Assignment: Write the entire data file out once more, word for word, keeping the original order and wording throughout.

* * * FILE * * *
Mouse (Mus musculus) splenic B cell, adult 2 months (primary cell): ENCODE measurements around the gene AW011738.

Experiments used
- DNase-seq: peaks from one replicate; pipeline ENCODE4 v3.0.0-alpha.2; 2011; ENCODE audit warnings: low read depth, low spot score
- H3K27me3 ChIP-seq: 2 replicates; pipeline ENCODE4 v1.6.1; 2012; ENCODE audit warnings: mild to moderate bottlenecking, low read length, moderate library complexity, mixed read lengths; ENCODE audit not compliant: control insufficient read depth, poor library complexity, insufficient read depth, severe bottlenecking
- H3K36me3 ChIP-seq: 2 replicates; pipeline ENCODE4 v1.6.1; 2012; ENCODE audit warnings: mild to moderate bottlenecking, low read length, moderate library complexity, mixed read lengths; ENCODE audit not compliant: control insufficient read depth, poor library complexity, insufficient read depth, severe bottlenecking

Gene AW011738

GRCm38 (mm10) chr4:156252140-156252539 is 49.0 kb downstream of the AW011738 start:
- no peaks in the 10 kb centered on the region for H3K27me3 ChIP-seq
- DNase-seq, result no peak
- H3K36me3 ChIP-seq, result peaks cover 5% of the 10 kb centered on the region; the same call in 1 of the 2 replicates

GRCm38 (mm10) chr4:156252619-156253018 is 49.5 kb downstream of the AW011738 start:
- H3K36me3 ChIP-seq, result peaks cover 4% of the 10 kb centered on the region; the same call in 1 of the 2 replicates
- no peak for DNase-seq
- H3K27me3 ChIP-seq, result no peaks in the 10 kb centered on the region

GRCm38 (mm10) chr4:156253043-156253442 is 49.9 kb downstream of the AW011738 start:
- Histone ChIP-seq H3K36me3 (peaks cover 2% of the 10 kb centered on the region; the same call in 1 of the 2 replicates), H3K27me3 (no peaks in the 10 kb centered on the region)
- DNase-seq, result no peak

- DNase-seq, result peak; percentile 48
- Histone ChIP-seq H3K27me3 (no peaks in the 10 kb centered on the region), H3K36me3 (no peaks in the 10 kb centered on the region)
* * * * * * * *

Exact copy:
Mouse (Mus musculus) splenic B cell, adult 2 months (primary cell): ENCODE measurements around the gene AW011738.

Experiments used
- DNase-seq: peaks from one replicate; pipeline ENCODE4 v3.0.0-alpha.2; 2011; ENCODE audit warnings: low read depth, low spot score
- H3K27me3 ChIP-seq: 2 replicates; pipeline ENCODE4 v1.6.1; 2012; ENCODE audit warnings: mild to moderate bottlenecking, low read length, moderate library complexity, mixed read lengths; ENCODE audit not compliant: control insufficient read depth, poor library complexity, insufficient read depth, severe bottlenecking
- H3K36me3 ChIP-seq: 2 replicates; pipeline ENCODE4 v1.6.1; 2012; ENCODE audit warnings: mild to moderate bottlenecking, low read length, moderate library complexity, mixed read lengths; ENCODE audit not compliant: control insufficient read depth, poor library complexity, insufficient read depth, severe bottlenecking

Gene AW011738

GRCm38 (mm10) chr4:156252140-156252539 is 49.0 kb downstream of the AW011738 start:
- no peaks in the 10 kb centered on the region for H3K27me3 ChIP-seq
- DNase-seq, result no peak
- H3K36me3 ChIP-seq, result peaks cover 5% of the 10 kb centered on the region; the same call in 1 of the 2 replicates

GRCm38 (mm10) chr4:156252619-156253018 is 49.5 kb downstream of the AW011738 start:
- H3K36me3 ChIP-seq, result peaks cover 4% of the 10 kb centered on the region; the same call in 1 of the 2 replicates
- no peak for DNase-seq
- H3K27me3 ChIP-seq, result no peaks in the 10 kb centered on the region

GRCm38 (mm10) chr4:156253043-156253442 is 49.9 kb downstream of the AW011738 start:
- Histone ChIP-seq H3K36me3 (peaks cover 2% of the 10 kb centered on the region; the same call in 1 of the 2 replicates), H3K27me3 (no peaks in the 10 kb centered on the region)
- DNase-seq, result no peak

- DNase-seq, result peak; percentile 48
- Histone ChIP-seq H3K27me3 (no peaks in the 10 kb centered on the region), H3K36me3 (no peaks in the 10 kb centered on the region)